Dr Katherine Helliwell, Department of Biosciences, College of Life and Environmental Sciences, University of Exeter; Marine Biological Association
Professor Gáspár Jékely Department of Biosciences, Living Systems Institute, College of Life and Environmental Sciences, University of Exeter
Dr Adam Monier, Department of Biosciences, Living Systems Institute, College of Life and Environmental Sciences, University of Exeter
Professor Mike Allen, Department of Biosciences, College of Life and Environmental Sciences, University of Exeter; Plymouth Marine laboratory
Dr Glen Wheeler , Marine Biological Association
Location: University of Exeter, Streatham Campus, Exeter EX4 4QJ
This project is one of a number that are in competition for funding from the NERC GW4+ Doctoral Training Partnership (GW4+ DTP). The GW4+ DTP consists of the GW4 Alliance of research-intensive universities: the University of Bath, University of Bristol, Cardiff University and the University of Exeter plus five unique and prestigious Research Organisation partners: British Antarctic Survey, British Geological Survey, Centre for Ecology & Hydrology, the Natural History Museum and Plymouth Marine Laboratory. The partnership aims to provide a broad training in the Earth, Environmental and Life sciences, designed to train tomorrow’s leaders in scientific research, business, technology and policy-making. For further details about the programme please seehttp://nercgw4plus.ac.uk/
For eligible successful applicants, the studentships comprises:
- An stipend for 3.5 years (currently £15,009 p.a. for 2019/20) in line with UK Research and Innovation rates
- Payment of university tuition fees;
- A research budget of £11,000 for an international conference, lab, field and research expenses;
- A training budget of £3,250 for specialist training courses and expenses.
- Travel and accommodation is covered for all compulsory DTP cohort events.
- No course fees for courses run by the DTP
We are currently advertising projects for a total of 10 studentships at the University of Exeter
Marine phytoplankton contribute almost half of global primary production, and represent a critical sink for rising atmospheric CO2. Biotic pressures such as grazing and viral infection are major sources of phytoplankton mortality, causing the termination of algal blooms, and shaping the structure of planktonic communities. Top-down biotic controls on phytoplankton productivity are thus critical drivers of global carbon fluxes in the ocean. To evade predation, phytoplankton can evoke a range of defense mechanisms: modifying cell size, shape or chain length, and/or producing harmful toxins to reduce palatability and predation encounter rates. These adaptive responses can have cascading impacts on food-web structure and ecosystem health. Despite this, mechanisms enabling important phytoplankton taxa to sense and respond to grazing, are largely unknown. The aim of this project is to employ an established state-of-the-art molecular tool-kit to examine the mechanisms controlling adaptive responses of phytoplankton to predators, and in turn determine the impact of such defenses on grazer behavior.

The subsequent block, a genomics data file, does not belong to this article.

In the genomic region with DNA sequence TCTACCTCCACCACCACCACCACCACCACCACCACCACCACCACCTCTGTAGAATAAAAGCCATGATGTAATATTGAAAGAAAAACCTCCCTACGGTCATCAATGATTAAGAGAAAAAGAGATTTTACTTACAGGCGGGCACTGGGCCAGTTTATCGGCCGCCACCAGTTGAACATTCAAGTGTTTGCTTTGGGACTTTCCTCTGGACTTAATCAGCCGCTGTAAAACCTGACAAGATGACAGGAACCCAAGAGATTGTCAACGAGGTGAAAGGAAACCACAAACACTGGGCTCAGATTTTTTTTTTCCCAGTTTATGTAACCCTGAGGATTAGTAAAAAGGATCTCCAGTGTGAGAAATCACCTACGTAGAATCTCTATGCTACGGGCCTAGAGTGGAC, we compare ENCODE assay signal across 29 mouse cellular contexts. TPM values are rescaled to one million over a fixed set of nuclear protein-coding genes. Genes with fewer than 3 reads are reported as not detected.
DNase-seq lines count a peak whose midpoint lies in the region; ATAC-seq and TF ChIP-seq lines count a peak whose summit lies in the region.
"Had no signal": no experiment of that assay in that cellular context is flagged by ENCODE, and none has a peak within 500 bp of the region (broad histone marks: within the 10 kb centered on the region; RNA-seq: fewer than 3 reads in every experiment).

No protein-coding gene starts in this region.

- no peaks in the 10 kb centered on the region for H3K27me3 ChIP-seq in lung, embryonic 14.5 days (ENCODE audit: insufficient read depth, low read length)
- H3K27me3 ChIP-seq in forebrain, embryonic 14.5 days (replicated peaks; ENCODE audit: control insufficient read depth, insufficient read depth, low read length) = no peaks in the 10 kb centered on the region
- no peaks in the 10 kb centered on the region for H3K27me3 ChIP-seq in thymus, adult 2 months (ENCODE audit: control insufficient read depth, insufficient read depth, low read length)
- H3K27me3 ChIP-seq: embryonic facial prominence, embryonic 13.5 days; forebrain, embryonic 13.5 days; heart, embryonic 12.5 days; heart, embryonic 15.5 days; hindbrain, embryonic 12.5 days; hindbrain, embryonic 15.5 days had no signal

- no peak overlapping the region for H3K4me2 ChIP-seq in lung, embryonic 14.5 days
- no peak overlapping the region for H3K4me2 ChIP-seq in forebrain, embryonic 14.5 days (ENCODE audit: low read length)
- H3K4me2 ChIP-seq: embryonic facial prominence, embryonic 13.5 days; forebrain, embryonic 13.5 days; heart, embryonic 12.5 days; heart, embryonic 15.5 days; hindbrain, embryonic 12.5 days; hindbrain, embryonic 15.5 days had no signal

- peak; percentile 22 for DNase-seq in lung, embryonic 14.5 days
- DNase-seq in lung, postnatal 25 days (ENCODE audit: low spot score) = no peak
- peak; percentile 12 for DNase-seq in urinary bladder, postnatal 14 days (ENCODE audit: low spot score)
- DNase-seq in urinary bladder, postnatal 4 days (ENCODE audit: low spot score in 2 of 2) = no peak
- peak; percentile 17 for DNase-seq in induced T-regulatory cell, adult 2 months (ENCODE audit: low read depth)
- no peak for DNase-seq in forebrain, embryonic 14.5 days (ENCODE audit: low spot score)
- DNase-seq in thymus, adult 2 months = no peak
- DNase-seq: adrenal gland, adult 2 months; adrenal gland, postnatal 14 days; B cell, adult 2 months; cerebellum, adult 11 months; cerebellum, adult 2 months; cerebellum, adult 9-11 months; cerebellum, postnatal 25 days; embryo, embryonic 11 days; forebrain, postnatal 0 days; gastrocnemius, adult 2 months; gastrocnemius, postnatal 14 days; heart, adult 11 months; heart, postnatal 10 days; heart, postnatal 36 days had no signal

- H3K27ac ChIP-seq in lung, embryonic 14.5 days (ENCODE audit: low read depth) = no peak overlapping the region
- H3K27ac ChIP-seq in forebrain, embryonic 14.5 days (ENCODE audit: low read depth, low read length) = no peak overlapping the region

Project Aims and Methods
A major barrier to our understanding of phytoplankton-grazer interactions has been the lack of a fully genetically-tractable model system. This is essential to examine the genetic underpinnings of phytoplankton defence mechanisms, and their impact on grazer biology. This project will build on our established model algal species Phaeodactylum, with the annelid worm Platynereis that consumes Phaeodactylum in its early larval stages. This system offers a novel opportunity to study the basic molecular mechanisms governing phytoplankton-grazer interactions, and subsequently elucidate their broader impact on aquatic ecosystem functioning.
Determine the impact of Platynereis grazing on diatom cell physiology (growth, photosynthetic efficiency, morphology) and metabolism
Examine how diatom cells sense and respond to grazing pressure
Fluorescence microscopy with diatom strains expressing biosensors (e.g. to measure calcium) will enable real-time signalling responses to be visualised in response to grazer presence and/or diffusible cues.
Generation/examination of mutant lines via established CRISPR-Cas9 approaches will enable the molecular mechanisms underpinning such signalling responses to be elucidated.
3. Characterise the impact of diatom grazer defence mechanisms (e.g. toxin production) on predator behaviour (such as motility) and grazing rate
4. Examine the specificity and conservation of defence mechanisms underpinning diatom-grazer interactions:
The conservation of defensive mechanisms to different grazers (e.g. copepods, predatory protists), and between different ecologically-important diatom species will be examined.
NERC GW4+ funded studentship available for September 2020 entry. For eligible students, the studentship will provide funding of fees and a stipend which is currently £15,009 per annum for 2019-20.
References / Background reading list
 Amato et al., Grazer-induced transcriptomic and metabolomic response of the chain-forming diatom Skeletonema marinoi. The ISME Journal, 12: 1594–1604 (2018)
 Helliwell et al., Alternative Mechanisms for Fast Na+/Ca2+ Signalling in Eukaryotes via a Novel Class of Single-Domain Voltage-Gated Channels. Current Biology, 29, 1503–1511 (2019)
 Selander et al., Copepods drive large-scale trait-mediated effects in marine plankton. Science Advances. 5(2) (2019)